Conventional analysis methods are often biased in ways that exaggerate congestion costs and roadway expansion benefits, and undervalue other congestion solutions. For example, the Urban Mobility Report’s widely-cited estimate that U.S. congestion costs total $121 billion annually is based on assumptions that violate recommended practices, including freeflow baseline speeds, higher travel time values than the USDOT recommends, and questionable assumptions about the impacts of congestion on fuel consumption, pollution emission and safety impacts. As a result, it represents an upper-bound cost estimate; more realistic assumptions result in much lower estimates of congestion costs and road expansion benefits.
The old planning paradigm assumes that traffic congestion is the most important urban transport problem and roadway expansion is the preferred solution. But congestion is actually a moderate cost overall, smaller than vehicle costs, accident costs, parking costs, and environmental damages. It would therefore be harmful overall to reduce traffic congestion in ways that increase these other costs, while a congestion reduction strategy is worth far more if it reduces other costs.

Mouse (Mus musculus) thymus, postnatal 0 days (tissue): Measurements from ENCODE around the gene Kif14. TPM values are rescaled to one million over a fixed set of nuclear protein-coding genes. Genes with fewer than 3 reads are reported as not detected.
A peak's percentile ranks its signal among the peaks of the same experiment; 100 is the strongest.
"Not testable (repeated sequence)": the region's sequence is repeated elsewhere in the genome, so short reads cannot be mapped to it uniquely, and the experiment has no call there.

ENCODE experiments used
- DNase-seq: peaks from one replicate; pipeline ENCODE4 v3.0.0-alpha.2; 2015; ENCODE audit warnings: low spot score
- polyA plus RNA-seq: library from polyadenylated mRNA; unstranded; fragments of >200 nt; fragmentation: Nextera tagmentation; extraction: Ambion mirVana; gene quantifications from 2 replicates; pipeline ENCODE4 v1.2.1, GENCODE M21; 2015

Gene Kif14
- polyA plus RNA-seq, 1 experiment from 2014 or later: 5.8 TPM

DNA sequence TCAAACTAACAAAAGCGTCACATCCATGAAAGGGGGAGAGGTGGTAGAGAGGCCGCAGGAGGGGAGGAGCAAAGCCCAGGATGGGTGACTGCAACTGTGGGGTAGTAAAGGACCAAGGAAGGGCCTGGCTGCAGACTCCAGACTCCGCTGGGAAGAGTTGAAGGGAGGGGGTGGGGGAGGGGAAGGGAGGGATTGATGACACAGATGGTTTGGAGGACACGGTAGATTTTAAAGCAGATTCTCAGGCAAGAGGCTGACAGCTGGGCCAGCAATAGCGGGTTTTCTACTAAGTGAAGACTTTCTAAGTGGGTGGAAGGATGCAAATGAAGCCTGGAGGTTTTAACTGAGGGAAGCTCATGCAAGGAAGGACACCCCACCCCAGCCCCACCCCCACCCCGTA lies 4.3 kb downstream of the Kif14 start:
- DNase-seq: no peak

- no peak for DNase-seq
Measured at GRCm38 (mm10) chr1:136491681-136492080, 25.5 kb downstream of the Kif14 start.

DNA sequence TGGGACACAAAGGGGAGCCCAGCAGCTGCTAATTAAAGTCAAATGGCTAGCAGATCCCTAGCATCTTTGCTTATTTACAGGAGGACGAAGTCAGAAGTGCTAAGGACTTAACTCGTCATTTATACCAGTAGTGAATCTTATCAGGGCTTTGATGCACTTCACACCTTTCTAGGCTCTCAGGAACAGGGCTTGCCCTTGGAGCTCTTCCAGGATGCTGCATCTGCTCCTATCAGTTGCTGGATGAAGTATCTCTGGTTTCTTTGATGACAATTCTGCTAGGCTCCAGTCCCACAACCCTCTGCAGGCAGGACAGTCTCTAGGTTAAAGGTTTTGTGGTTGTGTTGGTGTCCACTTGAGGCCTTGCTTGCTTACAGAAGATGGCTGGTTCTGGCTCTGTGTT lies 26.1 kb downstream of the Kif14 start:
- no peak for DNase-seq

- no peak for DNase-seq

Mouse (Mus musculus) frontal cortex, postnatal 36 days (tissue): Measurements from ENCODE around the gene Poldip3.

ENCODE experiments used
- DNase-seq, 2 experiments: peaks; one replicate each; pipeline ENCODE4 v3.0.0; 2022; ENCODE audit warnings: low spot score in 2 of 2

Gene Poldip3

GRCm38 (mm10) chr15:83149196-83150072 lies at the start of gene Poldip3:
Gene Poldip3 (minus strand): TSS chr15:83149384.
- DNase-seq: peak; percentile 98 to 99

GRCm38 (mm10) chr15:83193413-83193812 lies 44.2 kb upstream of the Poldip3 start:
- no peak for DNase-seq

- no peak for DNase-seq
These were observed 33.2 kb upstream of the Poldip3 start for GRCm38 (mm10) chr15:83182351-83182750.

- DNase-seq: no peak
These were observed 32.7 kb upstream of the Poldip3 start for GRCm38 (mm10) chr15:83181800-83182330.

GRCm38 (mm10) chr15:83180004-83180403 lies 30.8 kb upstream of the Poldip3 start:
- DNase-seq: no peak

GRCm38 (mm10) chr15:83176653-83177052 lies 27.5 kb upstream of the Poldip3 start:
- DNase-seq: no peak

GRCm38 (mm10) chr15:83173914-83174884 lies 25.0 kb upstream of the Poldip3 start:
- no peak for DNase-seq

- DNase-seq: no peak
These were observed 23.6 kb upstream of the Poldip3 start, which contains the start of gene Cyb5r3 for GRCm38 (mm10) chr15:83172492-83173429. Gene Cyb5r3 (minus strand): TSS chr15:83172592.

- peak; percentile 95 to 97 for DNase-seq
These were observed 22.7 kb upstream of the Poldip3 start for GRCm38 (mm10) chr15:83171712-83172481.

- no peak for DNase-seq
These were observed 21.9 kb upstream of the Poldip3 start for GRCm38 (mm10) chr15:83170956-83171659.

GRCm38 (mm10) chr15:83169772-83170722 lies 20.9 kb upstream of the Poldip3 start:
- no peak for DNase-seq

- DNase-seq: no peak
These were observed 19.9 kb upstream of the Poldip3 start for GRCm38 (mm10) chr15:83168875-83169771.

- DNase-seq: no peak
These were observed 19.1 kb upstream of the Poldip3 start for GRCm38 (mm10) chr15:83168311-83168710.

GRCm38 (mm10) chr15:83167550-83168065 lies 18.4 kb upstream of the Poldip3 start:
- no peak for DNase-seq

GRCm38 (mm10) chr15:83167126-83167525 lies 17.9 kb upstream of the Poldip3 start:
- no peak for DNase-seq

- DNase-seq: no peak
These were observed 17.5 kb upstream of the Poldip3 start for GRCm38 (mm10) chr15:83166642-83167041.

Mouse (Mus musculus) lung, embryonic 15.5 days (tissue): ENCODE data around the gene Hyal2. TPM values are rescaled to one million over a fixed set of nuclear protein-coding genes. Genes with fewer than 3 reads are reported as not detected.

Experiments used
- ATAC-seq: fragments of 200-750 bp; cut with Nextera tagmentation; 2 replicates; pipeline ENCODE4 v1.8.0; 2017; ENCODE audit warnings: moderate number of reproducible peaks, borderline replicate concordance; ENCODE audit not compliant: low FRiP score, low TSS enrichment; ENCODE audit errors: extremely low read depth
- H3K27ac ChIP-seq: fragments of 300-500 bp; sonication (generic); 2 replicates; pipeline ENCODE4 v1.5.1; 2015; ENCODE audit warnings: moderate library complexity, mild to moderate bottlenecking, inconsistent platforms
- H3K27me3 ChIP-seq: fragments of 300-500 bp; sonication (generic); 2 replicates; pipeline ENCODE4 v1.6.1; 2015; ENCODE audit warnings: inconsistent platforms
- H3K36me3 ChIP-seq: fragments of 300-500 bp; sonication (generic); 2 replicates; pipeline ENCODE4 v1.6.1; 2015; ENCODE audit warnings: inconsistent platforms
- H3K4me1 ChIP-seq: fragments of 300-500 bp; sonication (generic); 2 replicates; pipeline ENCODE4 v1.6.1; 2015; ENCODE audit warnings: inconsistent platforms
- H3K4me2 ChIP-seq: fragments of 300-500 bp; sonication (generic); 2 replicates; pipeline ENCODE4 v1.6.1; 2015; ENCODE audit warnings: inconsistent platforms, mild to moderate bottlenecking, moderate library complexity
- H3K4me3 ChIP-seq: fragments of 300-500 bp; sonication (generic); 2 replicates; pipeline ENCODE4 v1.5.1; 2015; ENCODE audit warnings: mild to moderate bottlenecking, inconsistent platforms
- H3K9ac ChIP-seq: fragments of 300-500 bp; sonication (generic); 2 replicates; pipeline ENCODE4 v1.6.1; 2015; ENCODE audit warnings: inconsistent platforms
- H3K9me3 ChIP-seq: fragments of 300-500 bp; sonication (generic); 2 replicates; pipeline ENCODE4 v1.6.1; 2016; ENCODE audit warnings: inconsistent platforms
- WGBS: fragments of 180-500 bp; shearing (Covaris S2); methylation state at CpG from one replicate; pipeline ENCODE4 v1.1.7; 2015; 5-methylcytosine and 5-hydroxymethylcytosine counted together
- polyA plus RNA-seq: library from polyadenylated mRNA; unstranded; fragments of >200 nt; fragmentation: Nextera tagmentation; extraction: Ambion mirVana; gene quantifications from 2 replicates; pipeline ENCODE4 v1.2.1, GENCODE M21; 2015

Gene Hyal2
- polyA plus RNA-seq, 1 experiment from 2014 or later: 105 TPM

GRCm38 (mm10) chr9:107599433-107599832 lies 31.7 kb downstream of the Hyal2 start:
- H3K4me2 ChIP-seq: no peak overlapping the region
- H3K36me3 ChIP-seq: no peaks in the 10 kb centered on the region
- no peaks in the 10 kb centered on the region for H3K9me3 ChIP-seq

Chronic traffic congestion can be considered a symptom of more fundamental transport system problems, including inadequate transport options, underpricing, and sprawled development. Under such conditions, unpriced roadway expansions usually provide only short-term congestion relief and generally exacerbate transport problems. Roadway expansions also tend to be unfair to people who rely on walking, cycling and public transport, and therefore do not directly benefit and are harmed by increased vehicle traffic.
A better approach overall is a combination of improvements to alternative modes, transport pricing reforms, smart growth development policies, and other transportation demand management programs. Though individually these may not be considered the most effective congestion reduction strategies, their impacts tend to be synergistic (total impacts are greater than the sum of their individual impacts) and increase over time. As a result, these win-win strategies are often the most efficient and equitable way to reduce congestion, when all impacts are considered.